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Researchers Report Rapid Enhancer Evolution During Mammalian Radiation

NEW YORK (GenomeWeb) – Enhancer elements have evolved quickly during mammalian radiation and diversification — often from existing ancestral sequences — while functional elements such as promoters have remained relatively conserved, according to a new study in Cell.

An international team led by investigators in the UK used histone H3K4- and H3K27-focused chromatin immunoprecipitation sequencing to examine genome-wide promoter and enhancer patterns in liver samples from 20 species, representing half a dozen mammalian orders.

By looking at a phylogenetically broad swath of mammalian species, including marsupials, the researchers could compare and contrast rates of promoter and enhancer evolution across the mammalian radiation, explained co-senior author Paul Flicek, head of vertebrate genomics at the European Molecular Biology Laboratory-European Bioinformatics Institute.

Whereas liver promoters were largely conserved across the mammalian genomes, he and his co-authors found, enhancer elements were more prone to rapid evolution. And notably, enhancers with the swiftest apparent evolution tended to fall near genes showing signs of positive selection in a given species, pointing to interplay between protein-coding and regulatory adaptations.

"It looks like the regulatory network might be working jointly with the evolution of the genes to produce new functions or new adaptations," co-first author Camille Berthelot, a post-doctoral researcher in Flicek's EMBL-EBI lab, told GenomeWeb. 

Previous studies hint at the potential for swift enhancer shifts over the course of mammalian evolution, leading to species-specific enhancer patterns. On the other hand, other genome comparisons have highlighted the conservation and sequence constraint that can exist across certain vertebrate regulatory sequences.

To tease this apart further, Flicek, Berthelot, and colleagues did ChIP-seq on adult liver tissue from 20 diverse mammalian species, targeting H3K4me3 and H3K27ac — histone marks that coincide with transcription initiation sites (i.e., active promoters) and enhancer elements, respectively.

By quantifying levels of the two histones from their ChIP-seq data, the researchers narrowed in on tens of thousands of genomic sites exhibiting promoter- or enhancer-related histone peaks in liver samples from each of the mammalian species.

They then looked at how these elements tracked over evolutionary time in the mammalian family tree. At one end of the spectrum were regions with high levels of conservation and activity in all the animals. At the other: regulatory elements with low conservation — a collection that's expected to include regulatory elements that have evolved rapidly in a just a subset of the mammalian species.

As it turned out, the transcription initiation/promoter sites were overwhelmingly conserved in the liver samples. In contrast, though, enhancer elements appeared far more apt to undergo rapid evolution — often through tweaks in ancestral sequences that prompted them to take on regulatory roles in some mammals but not others.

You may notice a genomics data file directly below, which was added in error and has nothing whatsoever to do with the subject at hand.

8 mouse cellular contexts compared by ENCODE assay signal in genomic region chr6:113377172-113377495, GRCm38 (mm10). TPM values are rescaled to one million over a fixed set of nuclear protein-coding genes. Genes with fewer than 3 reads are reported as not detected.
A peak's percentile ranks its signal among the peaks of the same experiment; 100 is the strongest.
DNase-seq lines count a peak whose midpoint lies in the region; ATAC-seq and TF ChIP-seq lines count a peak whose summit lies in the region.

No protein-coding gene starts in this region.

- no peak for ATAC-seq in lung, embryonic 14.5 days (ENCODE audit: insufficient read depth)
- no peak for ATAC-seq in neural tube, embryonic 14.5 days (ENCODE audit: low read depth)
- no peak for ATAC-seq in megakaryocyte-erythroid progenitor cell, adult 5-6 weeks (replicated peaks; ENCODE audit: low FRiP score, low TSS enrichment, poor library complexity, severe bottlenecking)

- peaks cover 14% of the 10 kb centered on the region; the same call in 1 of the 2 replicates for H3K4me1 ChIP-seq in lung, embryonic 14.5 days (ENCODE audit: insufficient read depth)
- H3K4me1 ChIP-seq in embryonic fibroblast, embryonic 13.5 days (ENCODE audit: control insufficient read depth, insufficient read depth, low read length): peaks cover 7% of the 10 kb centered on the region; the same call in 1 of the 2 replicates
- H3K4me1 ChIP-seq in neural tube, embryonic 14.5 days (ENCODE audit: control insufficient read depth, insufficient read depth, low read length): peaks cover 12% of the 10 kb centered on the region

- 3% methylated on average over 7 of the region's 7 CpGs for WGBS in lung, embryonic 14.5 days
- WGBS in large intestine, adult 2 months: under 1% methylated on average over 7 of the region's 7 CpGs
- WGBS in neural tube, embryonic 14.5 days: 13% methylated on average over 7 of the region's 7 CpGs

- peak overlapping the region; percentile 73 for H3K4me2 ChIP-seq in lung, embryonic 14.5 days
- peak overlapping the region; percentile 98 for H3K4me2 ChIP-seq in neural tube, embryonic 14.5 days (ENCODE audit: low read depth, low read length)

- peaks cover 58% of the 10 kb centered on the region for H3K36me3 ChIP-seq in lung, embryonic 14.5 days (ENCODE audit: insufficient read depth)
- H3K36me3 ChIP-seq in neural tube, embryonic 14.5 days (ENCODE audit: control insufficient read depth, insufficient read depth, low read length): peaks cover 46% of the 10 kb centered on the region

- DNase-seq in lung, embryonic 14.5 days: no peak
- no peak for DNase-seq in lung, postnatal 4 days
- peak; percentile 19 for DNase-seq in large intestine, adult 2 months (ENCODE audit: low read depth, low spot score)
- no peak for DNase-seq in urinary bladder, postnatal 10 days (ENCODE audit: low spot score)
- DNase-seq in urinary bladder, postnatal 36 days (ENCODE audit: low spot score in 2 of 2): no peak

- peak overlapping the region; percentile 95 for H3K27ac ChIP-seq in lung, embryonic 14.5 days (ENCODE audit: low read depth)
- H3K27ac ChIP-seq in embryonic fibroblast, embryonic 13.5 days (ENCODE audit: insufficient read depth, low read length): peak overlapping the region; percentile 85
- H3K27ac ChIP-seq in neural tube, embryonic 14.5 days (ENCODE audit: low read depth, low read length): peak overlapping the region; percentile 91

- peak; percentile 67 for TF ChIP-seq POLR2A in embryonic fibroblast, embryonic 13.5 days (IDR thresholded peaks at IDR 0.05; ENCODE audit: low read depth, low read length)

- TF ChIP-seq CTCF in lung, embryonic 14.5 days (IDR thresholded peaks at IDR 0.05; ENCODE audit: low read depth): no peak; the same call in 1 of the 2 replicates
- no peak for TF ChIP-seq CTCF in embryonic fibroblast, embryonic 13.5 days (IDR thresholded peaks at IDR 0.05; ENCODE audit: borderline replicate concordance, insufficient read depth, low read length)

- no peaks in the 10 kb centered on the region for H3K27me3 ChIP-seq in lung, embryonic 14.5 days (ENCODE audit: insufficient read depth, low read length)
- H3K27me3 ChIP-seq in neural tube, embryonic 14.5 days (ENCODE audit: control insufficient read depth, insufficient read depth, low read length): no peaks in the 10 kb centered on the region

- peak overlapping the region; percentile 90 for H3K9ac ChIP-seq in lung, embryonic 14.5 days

"Until we see more tissues, we don't really know the full extent of how evolution has done this," Flicek said. "But it is pretty clear that there is a set of sequences that were present in the ancestor that have been grabbed onto and used as enhancers differently in different species."

"This opens up some interesting questions about regulatory potential in the genome," he noted. "If this is some ancestral sequence that has been successfully adapted in a regulatory role in some species and not in others, does that regulatory potential still exist? Can it be adapted in those other species in the future?"

Through a series of follow-up analyses, the researchers garnered additional clues about the nature of promoter and enhancer evolution over time and their potential relationships with neighboring genes.

For instance, their data revealed especially high conservation for promoter sequence falling near housekeeping genes or genes that are commonly used by all cells, Berthelot noted. In contrast, genes with liver-specific functions were typically associated with the subset of conserved enhancer sites.

Enhancers showing species-specific differences, meanwhile, frequently neighbored genes under positive selection — a relationship that the team examined further in species noted for their unusual adaptations such as the naked mole rat and dolphin.

The researchers have now started scrutinizing regulatory patterns in other tissue types, though Flicek noted that sufficient samples are sometimes tricky to come by for the more exotic species included in the current study. 

The team is also looking at the other types of data that may be gleaned from tissues already on hand such as histone marks associated with poised rather than active enhancers. 

"Some of the other marks do denote poised enhancers — ones that may become active or may have been active in an earlier stage of development," Flicek said. "It certainly would be interesting to see what those look like and to compare the enhancer maps that we have in the liver to maps in other tissues."

Finally, the group is keen to expand its approach to other mammalian species that have sufficiently high-quality genome assemblies, provided suitable tissues are available for such analyses.